Greek archaeologists have discovered the "well-preserved" remains of a large Bronze Age town dating from at least 1,900 BC on the Cycladic island of Andros, the culture ministry said in a statement on Wednesday.
Archaeologists found at least four "well-preserved" buildings - one of them retaining its ground floor walls - in the remains of a quarter, and a graded road believed to lead to a square.
A variety of mainly ceramic objects was discovered inside the buildings, including large decorated storage jars, pots and vessels, and stone tools, many of them intact.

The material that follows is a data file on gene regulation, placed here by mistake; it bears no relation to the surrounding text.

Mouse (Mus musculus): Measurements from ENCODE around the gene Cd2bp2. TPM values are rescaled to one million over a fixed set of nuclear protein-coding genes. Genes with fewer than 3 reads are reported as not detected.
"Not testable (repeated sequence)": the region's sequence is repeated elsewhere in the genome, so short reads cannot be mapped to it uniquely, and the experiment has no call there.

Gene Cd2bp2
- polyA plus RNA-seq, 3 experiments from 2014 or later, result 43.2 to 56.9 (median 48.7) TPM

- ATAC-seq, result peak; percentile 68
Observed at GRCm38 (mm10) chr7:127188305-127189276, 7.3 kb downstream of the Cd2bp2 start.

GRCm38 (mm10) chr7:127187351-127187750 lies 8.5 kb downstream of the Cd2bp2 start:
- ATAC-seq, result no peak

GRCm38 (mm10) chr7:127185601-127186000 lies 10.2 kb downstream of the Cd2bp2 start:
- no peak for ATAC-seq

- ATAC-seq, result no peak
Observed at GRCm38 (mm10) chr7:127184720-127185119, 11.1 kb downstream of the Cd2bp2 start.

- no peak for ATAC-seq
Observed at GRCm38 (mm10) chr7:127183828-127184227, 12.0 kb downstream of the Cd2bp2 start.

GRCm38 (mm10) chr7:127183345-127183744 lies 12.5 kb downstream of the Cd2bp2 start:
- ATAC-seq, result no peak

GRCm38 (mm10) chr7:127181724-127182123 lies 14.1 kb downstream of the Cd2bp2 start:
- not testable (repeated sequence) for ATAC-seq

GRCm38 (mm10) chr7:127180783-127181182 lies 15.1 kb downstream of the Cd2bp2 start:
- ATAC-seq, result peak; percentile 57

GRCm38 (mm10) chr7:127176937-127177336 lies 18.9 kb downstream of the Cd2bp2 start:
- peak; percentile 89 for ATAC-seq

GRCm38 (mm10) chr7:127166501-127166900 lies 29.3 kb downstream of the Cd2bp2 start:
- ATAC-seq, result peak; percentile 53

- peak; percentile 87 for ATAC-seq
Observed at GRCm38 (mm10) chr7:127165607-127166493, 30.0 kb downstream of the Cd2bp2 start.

Researchers also found a number of rock drawings on the edge of the town, which lies on the south-western Cape Plaka near the fortified site of Strofilas, a Neolithic settlement that dates from 4,000 BC.
The drawings portray boats and a combination of other symbols -- a human head surrounded by a pair of arms with open palms, a pair of feet and a circular symbol believed to represent the sun -- that archaeologists suspect corresponds to a divinity worshipped by the town dwellers.
The symbols are similar to sketches found at Strofilas, suggesting that the fortified community's inhabitants moved their lodgings closer to the sea at the end of the Neolithic period, around 3,300 BC.
The still-unnamed coastal town, which provides a "strong link" between the end of the Neolithic period and the Bronze Age in the Cyclades, is suspected to have suffered repeated damage from earthquakes, the ministry said.